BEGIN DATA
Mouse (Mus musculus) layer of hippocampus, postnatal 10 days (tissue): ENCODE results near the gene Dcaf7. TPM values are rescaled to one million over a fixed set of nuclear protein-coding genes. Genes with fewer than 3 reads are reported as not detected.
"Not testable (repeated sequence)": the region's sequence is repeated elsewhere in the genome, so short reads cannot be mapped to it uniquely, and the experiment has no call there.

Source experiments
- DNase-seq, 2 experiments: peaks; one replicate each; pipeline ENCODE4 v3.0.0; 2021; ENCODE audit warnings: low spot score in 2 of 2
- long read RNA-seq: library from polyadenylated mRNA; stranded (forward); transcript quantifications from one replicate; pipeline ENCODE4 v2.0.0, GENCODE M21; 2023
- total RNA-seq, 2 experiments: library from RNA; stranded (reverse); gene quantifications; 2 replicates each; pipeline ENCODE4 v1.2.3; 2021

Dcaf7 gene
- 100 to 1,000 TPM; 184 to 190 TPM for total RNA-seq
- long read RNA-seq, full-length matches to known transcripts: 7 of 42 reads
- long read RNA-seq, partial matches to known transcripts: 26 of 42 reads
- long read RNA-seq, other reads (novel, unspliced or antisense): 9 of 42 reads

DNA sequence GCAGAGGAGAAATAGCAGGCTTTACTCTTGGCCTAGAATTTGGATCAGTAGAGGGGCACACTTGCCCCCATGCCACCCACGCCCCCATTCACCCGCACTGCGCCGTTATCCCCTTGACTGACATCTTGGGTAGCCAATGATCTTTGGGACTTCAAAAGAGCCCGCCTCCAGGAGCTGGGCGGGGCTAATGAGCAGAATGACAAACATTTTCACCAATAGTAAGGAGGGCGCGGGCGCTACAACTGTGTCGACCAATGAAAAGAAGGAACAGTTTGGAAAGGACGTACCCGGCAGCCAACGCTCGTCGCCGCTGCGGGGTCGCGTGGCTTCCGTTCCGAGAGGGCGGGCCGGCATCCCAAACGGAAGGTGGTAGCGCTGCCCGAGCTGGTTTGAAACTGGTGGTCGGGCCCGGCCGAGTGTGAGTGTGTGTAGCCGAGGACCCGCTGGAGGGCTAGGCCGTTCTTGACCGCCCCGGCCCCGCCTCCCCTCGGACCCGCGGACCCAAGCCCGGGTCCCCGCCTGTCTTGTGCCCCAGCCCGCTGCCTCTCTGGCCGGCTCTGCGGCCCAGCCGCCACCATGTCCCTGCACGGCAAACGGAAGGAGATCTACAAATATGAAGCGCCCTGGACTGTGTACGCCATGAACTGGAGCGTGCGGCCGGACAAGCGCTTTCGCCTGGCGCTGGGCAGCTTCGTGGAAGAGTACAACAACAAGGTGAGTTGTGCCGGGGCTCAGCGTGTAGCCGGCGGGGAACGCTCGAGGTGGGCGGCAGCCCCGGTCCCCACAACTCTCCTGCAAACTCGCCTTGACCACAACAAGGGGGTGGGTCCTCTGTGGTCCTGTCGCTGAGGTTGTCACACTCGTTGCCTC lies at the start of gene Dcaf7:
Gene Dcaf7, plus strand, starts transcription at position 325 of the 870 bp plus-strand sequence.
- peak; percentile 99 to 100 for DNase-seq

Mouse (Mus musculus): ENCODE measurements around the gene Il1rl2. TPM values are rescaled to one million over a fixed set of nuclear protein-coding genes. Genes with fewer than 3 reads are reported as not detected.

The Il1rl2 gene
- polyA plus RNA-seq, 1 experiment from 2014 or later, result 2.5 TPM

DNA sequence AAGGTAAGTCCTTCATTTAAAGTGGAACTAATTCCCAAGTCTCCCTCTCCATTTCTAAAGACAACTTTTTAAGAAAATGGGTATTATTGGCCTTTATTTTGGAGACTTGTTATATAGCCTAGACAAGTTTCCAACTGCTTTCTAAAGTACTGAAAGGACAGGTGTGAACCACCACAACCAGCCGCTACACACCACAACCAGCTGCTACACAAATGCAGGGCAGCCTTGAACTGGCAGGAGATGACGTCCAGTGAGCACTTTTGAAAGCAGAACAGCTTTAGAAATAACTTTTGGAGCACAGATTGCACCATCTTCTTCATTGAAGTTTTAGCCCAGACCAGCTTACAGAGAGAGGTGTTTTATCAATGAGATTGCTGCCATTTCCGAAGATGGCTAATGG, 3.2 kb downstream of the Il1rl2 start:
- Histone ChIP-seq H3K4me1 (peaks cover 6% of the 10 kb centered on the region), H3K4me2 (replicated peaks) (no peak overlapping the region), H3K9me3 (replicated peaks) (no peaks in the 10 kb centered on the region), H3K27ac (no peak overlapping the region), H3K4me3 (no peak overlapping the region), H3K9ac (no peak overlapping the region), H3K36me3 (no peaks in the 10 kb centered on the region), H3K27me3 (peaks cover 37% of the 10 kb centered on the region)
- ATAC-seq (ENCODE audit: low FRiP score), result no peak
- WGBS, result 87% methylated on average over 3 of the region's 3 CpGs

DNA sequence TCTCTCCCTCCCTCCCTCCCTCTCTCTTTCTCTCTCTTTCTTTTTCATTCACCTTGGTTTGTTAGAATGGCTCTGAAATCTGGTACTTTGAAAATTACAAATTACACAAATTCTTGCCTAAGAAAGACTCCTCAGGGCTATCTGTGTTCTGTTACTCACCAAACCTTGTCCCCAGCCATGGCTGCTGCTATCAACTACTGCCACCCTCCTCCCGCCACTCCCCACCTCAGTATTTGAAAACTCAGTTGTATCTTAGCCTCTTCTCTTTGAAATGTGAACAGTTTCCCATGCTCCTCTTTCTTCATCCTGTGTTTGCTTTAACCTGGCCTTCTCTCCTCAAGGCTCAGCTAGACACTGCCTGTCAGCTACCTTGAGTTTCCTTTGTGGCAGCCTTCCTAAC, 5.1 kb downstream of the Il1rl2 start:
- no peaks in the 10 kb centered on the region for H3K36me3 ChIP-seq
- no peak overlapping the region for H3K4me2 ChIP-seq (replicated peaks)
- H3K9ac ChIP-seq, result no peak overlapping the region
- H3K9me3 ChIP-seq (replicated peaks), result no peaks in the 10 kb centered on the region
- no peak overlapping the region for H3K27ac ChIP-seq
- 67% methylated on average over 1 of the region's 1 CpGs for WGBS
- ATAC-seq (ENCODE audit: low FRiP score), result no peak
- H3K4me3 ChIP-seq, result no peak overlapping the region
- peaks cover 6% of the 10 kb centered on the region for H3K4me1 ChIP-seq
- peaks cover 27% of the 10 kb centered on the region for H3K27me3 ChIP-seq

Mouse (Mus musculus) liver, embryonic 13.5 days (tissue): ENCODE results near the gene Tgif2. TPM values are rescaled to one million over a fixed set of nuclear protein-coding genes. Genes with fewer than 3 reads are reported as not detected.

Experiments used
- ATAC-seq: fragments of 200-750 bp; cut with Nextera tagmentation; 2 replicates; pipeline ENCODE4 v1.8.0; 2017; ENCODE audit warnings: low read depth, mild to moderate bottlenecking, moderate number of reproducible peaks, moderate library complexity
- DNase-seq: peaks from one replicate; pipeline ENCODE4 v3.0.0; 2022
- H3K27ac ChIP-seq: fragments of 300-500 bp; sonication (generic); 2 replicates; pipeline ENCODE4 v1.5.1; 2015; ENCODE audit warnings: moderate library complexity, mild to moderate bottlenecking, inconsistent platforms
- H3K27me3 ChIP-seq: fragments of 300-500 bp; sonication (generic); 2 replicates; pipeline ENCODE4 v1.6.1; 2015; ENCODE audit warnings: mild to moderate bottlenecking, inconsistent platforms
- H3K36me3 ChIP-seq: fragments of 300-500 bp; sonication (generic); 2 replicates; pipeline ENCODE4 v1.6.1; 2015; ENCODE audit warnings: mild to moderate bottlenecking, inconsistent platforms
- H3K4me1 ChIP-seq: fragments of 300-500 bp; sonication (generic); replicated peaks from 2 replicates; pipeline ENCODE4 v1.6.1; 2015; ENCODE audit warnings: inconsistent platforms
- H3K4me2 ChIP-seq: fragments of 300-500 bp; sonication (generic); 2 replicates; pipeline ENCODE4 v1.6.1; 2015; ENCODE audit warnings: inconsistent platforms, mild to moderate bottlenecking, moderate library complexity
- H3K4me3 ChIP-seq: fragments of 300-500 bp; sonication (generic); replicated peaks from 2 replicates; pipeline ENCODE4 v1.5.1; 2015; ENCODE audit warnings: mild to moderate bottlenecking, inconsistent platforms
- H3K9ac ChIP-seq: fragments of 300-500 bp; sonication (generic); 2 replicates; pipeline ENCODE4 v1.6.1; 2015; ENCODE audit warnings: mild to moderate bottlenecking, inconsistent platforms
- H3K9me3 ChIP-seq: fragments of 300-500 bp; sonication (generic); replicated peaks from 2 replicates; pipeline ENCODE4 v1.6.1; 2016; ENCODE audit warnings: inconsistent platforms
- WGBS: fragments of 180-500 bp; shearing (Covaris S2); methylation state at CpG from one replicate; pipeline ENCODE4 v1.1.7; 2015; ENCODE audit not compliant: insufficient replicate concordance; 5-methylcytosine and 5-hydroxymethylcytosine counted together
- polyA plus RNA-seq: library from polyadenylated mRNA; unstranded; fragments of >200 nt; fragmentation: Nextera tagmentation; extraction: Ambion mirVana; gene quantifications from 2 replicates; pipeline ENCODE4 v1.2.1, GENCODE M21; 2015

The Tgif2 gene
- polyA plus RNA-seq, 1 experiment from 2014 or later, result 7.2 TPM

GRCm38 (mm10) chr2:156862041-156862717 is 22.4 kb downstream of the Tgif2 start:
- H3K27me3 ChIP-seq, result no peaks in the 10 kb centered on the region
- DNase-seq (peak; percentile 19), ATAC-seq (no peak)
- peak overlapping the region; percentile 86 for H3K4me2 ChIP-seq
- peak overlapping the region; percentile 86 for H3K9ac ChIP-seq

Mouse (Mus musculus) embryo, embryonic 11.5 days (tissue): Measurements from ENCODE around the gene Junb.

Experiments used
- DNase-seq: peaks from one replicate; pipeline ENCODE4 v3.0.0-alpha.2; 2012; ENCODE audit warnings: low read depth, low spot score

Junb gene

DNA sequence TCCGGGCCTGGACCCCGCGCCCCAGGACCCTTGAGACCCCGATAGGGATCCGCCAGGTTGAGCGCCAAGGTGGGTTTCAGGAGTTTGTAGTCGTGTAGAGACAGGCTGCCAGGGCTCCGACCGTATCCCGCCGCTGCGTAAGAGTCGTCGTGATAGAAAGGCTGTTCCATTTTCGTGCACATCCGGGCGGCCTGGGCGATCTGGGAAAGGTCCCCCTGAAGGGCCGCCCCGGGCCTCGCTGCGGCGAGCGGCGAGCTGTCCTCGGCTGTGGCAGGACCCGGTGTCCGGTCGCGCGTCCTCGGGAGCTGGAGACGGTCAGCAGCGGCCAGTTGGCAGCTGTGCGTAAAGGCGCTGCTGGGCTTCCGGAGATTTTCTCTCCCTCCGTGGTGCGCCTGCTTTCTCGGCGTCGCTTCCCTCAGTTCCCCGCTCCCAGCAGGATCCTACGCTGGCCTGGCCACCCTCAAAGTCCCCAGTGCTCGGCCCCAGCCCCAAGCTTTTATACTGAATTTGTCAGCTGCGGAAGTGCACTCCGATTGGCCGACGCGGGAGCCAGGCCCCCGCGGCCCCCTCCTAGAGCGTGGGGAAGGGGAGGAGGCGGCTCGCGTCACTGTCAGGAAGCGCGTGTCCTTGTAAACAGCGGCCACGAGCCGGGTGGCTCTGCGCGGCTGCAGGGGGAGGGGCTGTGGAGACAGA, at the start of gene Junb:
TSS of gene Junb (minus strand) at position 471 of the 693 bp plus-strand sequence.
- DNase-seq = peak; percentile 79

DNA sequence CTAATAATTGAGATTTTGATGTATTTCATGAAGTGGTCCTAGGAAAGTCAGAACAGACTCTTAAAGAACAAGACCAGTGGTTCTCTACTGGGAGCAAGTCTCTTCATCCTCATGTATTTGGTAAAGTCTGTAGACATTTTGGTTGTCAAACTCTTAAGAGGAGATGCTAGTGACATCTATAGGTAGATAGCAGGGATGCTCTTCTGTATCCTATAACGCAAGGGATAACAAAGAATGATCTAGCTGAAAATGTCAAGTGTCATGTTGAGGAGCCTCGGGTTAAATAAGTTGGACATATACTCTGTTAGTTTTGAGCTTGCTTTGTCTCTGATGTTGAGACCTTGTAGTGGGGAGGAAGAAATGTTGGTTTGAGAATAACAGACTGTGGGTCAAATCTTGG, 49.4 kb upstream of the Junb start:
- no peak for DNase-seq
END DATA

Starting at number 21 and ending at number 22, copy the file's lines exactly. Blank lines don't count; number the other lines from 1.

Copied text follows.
- WGBS, result 87% methylated on average over 3 of the region's 3 CpGs

DNA sequence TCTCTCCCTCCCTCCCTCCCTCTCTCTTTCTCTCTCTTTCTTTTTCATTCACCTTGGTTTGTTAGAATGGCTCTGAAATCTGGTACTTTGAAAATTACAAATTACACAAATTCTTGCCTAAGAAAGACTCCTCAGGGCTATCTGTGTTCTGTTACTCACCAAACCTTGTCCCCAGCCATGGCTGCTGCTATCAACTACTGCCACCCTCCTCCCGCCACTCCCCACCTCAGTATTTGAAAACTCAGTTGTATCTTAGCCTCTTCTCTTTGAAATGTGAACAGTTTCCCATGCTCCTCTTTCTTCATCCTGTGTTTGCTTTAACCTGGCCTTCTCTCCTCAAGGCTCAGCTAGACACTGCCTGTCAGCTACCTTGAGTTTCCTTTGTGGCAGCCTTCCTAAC, 5.1 kb downstream of the Il1rl2 start: